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Cancer risk in workers of the pulp and paper industry in Poland. A continued follow-up.

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1
Department of Epidemiology, Nofer Institute of Occupational Medicine, Lódź, Poland.

Abstract

A mortality cohort study was undertaken among Polish pulp and paper workers. This paper concentrates on neoplasms mortality among men and women employed continuously for at least one year in the factory producing sulphate pulp, paper board and paper products. A retrospective observation carried out till 31 December 1995 covered 10,460 workers employed during the years 1968-1990. The cohort accessibility was 99%. Cancer risk was evaluated on the basis of standardized mortality ratio (SMR) calculated according to the person-years method. The general population of Poland was the reference population. The results of a 23-year cohort observation, published earlier, showed a lowered overall mortality from all causes and from all malignant neoplasms, and a significant excess of death from peritoneum and prostate cancer among pulp mill male subcohort. The conclusion was drawn that a 'young' cohort and relatively short follow-up period might have affected the results. The results presented in this paper, obtained after further five years of observation showed in the male cohort an excess of deaths from cancer of respiratory tract and peritoneum (lung SMR = 122, nasal cavities SMR = 587, peritoneum SMR = 562). An approximate correction for smoking habits resulted in only 4 decreased risk estimates for lung cancer, indicating a small positive confounding effect of smoking in this material. In female cohort an excess of brain cancer was found (SMR = 355). Only the excess mortality from cancers of nose, lung and peritoneum was coherent with the exposure to higher concentrations of wood dust, pulp, paper and board dust. It may support a hypothesis that these factors as well as dust pollutants, not yet identified in this study, may be considered as one of the risk factors contributing to the incidence of neoplasms of these sites.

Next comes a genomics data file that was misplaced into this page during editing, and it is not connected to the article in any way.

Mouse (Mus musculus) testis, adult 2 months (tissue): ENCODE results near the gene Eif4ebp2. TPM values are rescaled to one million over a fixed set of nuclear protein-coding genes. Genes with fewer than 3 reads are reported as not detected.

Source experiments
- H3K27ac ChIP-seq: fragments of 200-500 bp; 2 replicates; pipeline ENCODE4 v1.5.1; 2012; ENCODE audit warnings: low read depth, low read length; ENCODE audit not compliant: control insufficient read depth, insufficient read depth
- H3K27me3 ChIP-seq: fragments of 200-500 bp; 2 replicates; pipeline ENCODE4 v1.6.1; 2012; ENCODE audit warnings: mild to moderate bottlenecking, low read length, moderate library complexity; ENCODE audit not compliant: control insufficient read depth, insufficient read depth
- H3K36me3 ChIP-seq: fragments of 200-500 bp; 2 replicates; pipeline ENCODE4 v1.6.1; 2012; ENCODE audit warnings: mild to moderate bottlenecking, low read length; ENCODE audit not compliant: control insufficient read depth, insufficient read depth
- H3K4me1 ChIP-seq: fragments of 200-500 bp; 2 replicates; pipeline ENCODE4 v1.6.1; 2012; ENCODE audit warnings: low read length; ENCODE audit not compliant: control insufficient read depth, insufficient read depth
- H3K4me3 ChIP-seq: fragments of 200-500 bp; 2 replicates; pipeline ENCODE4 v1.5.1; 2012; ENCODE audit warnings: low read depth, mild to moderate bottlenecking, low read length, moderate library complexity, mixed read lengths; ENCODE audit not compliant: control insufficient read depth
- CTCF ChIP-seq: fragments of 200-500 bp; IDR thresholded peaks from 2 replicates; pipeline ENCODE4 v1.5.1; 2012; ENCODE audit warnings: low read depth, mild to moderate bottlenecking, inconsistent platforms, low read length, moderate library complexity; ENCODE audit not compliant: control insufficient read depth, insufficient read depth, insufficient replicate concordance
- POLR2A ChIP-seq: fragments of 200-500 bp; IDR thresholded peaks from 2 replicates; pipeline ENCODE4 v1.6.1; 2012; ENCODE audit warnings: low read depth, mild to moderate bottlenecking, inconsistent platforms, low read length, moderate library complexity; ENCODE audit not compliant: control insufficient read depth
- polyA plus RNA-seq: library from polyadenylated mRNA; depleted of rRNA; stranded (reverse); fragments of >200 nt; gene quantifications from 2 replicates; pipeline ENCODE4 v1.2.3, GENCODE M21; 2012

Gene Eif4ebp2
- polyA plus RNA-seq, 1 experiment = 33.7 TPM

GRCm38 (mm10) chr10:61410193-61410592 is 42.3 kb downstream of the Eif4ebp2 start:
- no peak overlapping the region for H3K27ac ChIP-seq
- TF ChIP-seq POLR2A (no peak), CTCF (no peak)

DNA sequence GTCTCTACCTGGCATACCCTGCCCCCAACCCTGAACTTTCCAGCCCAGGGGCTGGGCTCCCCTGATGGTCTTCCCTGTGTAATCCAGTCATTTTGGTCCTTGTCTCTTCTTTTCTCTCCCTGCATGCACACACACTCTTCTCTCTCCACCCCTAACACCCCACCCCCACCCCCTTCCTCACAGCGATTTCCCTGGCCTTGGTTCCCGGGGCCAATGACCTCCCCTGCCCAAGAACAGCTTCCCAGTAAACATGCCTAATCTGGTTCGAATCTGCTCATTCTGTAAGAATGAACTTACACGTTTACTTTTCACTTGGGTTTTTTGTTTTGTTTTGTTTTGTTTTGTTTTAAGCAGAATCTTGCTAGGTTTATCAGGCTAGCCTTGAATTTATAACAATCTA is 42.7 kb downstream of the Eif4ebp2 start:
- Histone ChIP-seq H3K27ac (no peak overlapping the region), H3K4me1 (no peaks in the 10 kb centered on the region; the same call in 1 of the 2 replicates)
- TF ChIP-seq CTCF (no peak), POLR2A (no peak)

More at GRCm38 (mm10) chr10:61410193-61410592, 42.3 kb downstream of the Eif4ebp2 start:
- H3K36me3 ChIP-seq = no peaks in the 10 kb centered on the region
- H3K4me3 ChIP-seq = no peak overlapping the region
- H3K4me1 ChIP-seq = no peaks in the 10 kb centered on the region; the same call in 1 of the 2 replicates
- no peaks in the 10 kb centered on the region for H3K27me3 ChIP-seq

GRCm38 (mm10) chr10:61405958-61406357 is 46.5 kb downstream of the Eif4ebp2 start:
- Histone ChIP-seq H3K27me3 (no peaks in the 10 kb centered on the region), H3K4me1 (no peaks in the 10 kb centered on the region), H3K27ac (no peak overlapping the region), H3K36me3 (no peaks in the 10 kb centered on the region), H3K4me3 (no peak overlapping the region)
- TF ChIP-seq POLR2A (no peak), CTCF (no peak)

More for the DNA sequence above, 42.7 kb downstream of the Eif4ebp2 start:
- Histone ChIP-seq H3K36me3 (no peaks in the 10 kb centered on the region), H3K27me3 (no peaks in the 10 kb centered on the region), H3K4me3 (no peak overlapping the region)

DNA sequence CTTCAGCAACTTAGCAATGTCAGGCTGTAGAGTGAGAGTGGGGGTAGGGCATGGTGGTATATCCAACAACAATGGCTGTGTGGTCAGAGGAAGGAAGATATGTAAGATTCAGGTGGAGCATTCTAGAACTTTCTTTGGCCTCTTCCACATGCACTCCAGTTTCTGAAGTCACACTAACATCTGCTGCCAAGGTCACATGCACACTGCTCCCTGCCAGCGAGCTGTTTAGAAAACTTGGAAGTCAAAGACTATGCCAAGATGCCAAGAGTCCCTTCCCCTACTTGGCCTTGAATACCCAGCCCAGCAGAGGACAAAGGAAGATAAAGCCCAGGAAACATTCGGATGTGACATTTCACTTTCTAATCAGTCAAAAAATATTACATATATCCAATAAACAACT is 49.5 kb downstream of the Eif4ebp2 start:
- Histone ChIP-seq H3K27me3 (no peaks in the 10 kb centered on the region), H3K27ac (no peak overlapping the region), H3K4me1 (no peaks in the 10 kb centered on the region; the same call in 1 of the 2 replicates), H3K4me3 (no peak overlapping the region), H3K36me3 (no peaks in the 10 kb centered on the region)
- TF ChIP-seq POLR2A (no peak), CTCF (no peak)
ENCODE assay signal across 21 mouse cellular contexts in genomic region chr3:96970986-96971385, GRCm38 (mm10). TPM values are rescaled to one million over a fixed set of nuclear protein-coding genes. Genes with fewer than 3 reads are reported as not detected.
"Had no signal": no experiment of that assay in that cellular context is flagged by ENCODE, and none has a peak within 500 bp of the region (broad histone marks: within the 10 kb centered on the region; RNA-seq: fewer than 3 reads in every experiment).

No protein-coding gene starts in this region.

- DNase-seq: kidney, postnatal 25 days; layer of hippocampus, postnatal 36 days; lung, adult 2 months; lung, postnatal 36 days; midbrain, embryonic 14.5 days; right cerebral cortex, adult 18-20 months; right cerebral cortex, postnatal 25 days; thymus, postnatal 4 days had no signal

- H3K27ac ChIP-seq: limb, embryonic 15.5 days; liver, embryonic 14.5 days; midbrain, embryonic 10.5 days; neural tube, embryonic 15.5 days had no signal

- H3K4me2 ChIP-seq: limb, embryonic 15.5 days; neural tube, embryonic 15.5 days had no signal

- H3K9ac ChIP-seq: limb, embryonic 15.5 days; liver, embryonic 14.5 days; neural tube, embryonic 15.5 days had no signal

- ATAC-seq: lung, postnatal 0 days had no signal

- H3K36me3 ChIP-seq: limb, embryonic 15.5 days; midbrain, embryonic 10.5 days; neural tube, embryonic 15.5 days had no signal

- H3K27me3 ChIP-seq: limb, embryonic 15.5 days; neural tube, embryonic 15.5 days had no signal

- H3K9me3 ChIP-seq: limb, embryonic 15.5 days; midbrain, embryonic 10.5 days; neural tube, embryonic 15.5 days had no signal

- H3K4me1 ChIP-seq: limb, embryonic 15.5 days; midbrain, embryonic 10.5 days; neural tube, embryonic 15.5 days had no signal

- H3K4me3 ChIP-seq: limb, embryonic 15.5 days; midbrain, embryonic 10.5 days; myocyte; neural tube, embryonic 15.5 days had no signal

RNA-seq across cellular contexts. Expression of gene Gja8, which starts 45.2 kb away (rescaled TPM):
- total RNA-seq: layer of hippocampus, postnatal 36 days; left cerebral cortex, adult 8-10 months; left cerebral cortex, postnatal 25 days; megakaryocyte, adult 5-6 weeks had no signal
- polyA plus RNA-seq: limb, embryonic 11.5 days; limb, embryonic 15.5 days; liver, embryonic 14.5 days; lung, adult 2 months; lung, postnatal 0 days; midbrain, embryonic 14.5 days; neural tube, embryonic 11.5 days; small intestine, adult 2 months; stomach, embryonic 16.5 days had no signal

PMID:
9844304
[Indexed for MEDLINE]

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